Author Topic: Rusty's Naval/Military History thread  (Read 57685 times)

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Offline Geo

Re: Rusty's Naval/Military History thread
« Reply #60 on: May 23, 2014, 10:30:16 PM »
He claimed he was being oppressed or something...

Hmm... A trusted pilot of one of the few modern airplanes a fledgling Polish Air Force owned?

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Re: Rusty's Naval/Military History thread
« Reply #61 on: May 23, 2014, 10:32:08 PM »
[shrugs]  My hindbrain is trying to tell me it was something about his family...

Offline Geo

Re: Rusty's Naval/Military History thread
« Reply #62 on: May 23, 2014, 10:36:04 PM »
You sure you're not mixing up this pilot's tale and Tom Clancy's "The Hunt for Red October"? ;)

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Re: Rusty's Naval/Military History thread
« Reply #63 on: May 23, 2014, 10:39:05 PM »
Never read the book, and I'm pretty sure I read about this long before the movie existed.

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Artifacts Ahoy! Old Cannon, Saddam's Gold AK-47 Among Naval Treasures
« Reply #64 on: June 03, 2014, 12:18:48 AM »
Quote
Artifacts Ahoy! Old Cannon, Saddam's Gold AK-47 Among Naval Treasures
LiveScience.com
By Stephanie Pappas, Senior Writer  13 hours ago



A close view of a gold-plated AK-47 captured in Iraq.



The U.S. Navy is organizing its deep archives — and highlighting bizarre artifacts such as a gold-plated AK-47 assault rifle and a mini-cannon dating back more than three centuries.

The Collection Management Division of the Naval History and Heritage Command is conducting an "artifact baseline reset," a detailed process that involves combing through the entire naval archives to make sure each item is correctly labeled, catalogued and preserved. Most of these items are not on public display, but part of the process includes photographing each artifact and putting nearly every photo online. The result is a fascinating array of items, from guns and ammunition to medals and even model ships.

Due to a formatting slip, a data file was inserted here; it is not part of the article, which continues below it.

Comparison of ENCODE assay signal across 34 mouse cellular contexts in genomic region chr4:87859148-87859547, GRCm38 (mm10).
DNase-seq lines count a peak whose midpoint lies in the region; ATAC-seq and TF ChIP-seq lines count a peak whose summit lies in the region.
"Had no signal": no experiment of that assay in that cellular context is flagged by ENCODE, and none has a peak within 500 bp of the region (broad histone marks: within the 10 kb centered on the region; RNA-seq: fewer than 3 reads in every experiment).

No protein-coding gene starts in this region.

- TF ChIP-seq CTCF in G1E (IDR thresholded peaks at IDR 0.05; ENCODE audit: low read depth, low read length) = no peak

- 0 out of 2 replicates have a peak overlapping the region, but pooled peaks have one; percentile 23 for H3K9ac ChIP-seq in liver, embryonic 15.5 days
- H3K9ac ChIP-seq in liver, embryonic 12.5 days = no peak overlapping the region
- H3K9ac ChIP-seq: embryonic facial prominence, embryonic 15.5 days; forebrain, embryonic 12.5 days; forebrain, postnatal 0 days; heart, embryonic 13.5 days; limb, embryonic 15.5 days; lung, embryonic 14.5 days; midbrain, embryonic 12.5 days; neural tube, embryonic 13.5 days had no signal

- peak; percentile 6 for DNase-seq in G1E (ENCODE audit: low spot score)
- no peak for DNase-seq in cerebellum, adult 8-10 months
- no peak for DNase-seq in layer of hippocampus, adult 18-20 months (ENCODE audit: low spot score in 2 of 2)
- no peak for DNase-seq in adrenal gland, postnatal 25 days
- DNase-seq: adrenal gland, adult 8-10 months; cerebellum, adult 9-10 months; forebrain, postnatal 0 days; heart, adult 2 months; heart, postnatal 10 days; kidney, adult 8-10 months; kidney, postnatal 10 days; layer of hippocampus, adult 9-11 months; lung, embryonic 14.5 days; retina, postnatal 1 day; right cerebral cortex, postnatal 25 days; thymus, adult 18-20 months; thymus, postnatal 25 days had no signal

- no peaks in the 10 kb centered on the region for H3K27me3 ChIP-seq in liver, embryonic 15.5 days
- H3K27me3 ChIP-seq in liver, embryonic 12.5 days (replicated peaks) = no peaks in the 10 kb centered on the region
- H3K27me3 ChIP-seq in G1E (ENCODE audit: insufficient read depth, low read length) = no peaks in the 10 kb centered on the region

"Our goal is to see more of our artifacts being used to illustrate stories about the Navy's history and heritage, and to have these images available to the public once they are all digitized," Karen France, the curator branch head of the division, said in a statement. [See Photos of the Naval Artifacts]


Curious collection

The Navy's collection includes artifacts from many of the country's conflicts, including medals from the Revolutionary War, a case of nastily sharp tools that were used to perform amputations during the Civil War, and even a conch-shell lamp painted with an image of the USS Enhance MSO 437, a mine-sweeping ship that was launched in 1952.

The jewel of the collection, however, is the Navy's set of historic weapons, France said. This collection dates back to the late 1800s, when Rear Adm. John A. Dahlgren set up the Navy's first research and development program. Dahlgren liked having an archive of old weapons for reference when inventing new ones.



Julie Kowalsky holds up an experimental minigun designed by Capt. John A. Dahlgren. This mini-machine gun never went into production.


"We have weapons that are pre-American Revolution to current operations, and that collection also includes weapons made for the Navy, its allies and adversaries," France said.

Among the oldest weapons is "San Bruno," a 6-pound (2.7 kilograms) bronze cannon cast in 1686 for King Charles II of Spain. The cannon was named after an 11th-century monk and scholar, Saint Bruno.

Another oddity in the collection is a gold-plated AK-47 assault rifle from Iraq, likely used in formal ceremonies under dictator Saddam Hussein. U.S. forces seized the gun during the Iraq War.


Military experiments